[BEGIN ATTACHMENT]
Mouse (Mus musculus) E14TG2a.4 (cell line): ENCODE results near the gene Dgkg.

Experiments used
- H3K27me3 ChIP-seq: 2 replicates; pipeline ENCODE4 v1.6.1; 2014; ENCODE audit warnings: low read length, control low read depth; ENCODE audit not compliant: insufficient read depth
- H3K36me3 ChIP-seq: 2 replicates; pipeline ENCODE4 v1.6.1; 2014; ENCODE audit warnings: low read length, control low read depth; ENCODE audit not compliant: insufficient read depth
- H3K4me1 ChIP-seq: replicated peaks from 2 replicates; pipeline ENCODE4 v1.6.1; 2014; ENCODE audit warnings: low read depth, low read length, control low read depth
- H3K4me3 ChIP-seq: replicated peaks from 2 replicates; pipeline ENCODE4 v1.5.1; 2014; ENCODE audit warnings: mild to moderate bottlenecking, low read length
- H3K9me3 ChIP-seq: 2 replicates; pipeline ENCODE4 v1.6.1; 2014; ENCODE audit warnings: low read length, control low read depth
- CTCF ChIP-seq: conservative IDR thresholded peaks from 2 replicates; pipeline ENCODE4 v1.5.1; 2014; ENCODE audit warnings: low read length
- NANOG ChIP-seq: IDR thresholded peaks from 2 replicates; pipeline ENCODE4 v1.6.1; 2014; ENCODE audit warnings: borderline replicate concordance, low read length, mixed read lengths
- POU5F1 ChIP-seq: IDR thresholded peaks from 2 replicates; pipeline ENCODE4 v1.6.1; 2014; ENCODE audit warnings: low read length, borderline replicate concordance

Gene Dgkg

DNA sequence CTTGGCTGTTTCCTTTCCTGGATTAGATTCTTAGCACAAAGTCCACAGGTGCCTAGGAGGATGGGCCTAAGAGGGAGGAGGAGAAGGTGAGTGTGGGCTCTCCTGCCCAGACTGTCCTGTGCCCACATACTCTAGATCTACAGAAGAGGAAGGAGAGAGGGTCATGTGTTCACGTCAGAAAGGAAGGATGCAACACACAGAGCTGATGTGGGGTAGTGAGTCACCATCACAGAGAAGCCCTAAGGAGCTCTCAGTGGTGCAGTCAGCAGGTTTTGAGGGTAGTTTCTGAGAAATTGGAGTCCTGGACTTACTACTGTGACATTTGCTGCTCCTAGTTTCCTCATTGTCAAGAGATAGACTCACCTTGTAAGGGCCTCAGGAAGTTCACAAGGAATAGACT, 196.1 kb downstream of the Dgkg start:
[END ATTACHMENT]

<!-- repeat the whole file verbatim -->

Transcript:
Mouse (Mus musculus) E14TG2a.4 (cell line): ENCODE results near the gene Dgkg.

Experiments used
- H3K27me3 ChIP-seq: 2 replicates; pipeline ENCODE4 v1.6.1; 2014; ENCODE audit warnings: low read length, control low read depth; ENCODE audit not compliant: insufficient read depth
- H3K36me3 ChIP-seq: 2 replicates; pipeline ENCODE4 v1.6.1; 2014; ENCODE audit warnings: low read length, control low read depth; ENCODE audit not compliant: insufficient read depth
- H3K4me1 ChIP-seq: replicated peaks from 2 replicates; pipeline ENCODE4 v1.6.1; 2014; ENCODE audit warnings: low read depth, low read length, control low read depth
- H3K4me3 ChIP-seq: replicated peaks from 2 replicates; pipeline ENCODE4 v1.5.1; 2014; ENCODE audit warnings: mild to moderate bottlenecking, low read length
- H3K9me3 ChIP-seq: 2 replicates; pipeline ENCODE4 v1.6.1; 2014; ENCODE audit warnings: low read length, control low read depth
- CTCF ChIP-seq: conservative IDR thresholded peaks from 2 replicates; pipeline ENCODE4 v1.5.1; 2014; ENCODE audit warnings: low read length
- NANOG ChIP-seq: IDR thresholded peaks from 2 replicates; pipeline ENCODE4 v1.6.1; 2014; ENCODE audit warnings: borderline replicate concordance, low read length, mixed read lengths
- POU5F1 ChIP-seq: IDR thresholded peaks from 2 replicates; pipeline ENCODE4 v1.6.1; 2014; ENCODE audit warnings: low read length, borderline replicate concordance

Gene Dgkg

DNA sequence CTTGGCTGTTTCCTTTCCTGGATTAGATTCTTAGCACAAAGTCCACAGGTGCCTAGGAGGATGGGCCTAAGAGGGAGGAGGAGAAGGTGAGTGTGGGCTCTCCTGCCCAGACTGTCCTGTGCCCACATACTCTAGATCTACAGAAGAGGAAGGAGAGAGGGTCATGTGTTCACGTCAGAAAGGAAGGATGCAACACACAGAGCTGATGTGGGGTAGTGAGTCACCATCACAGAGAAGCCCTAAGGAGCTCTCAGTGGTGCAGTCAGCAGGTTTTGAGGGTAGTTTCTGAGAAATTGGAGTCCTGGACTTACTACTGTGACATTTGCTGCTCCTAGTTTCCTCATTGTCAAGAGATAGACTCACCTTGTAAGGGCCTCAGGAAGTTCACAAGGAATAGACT, 196.1 kb downstream of the Dgkg start: